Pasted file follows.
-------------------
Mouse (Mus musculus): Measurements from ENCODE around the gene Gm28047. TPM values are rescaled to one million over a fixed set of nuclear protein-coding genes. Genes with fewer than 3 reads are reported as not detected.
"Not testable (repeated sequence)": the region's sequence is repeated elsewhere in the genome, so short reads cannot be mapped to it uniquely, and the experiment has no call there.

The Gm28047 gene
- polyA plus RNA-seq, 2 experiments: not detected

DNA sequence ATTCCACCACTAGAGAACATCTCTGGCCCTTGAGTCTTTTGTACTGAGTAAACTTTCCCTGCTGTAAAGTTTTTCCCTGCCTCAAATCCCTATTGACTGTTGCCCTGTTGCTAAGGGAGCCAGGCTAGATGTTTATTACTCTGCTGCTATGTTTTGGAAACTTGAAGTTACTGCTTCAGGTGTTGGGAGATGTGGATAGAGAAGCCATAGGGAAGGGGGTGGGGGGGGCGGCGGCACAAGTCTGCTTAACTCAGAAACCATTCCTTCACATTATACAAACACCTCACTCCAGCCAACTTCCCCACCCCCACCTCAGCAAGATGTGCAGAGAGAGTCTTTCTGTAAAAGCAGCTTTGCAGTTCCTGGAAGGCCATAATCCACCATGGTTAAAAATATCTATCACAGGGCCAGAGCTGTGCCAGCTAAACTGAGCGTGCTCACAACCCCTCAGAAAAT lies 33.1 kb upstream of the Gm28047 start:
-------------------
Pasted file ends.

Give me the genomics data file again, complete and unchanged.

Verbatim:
Mouse (Mus musculus): Measurements from ENCODE around the gene Gm28047. TPM values are rescaled to one million over a fixed set of nuclear protein-coding genes. Genes with fewer than 3 reads are reported as not detected.
"Not testable (repeated sequence)": the region's sequence is repeated elsewhere in the genome, so short reads cannot be mapped to it uniquely, and the experiment has no call there.

The Gm28047 gene
- polyA plus RNA-seq, 2 experiments: not detected

DNA sequence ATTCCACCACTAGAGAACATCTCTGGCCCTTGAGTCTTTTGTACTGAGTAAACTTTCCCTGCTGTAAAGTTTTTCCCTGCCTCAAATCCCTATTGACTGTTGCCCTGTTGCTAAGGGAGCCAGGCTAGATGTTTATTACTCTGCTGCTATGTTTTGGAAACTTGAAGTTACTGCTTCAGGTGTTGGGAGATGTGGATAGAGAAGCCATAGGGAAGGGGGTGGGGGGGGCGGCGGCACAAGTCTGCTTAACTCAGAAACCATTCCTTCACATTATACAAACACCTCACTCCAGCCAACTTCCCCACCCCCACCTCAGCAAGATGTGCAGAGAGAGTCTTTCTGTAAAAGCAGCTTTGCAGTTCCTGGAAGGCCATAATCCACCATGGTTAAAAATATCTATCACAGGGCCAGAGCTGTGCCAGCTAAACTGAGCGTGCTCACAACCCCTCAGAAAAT lies 33.1 kb upstream of the Gm28047 start: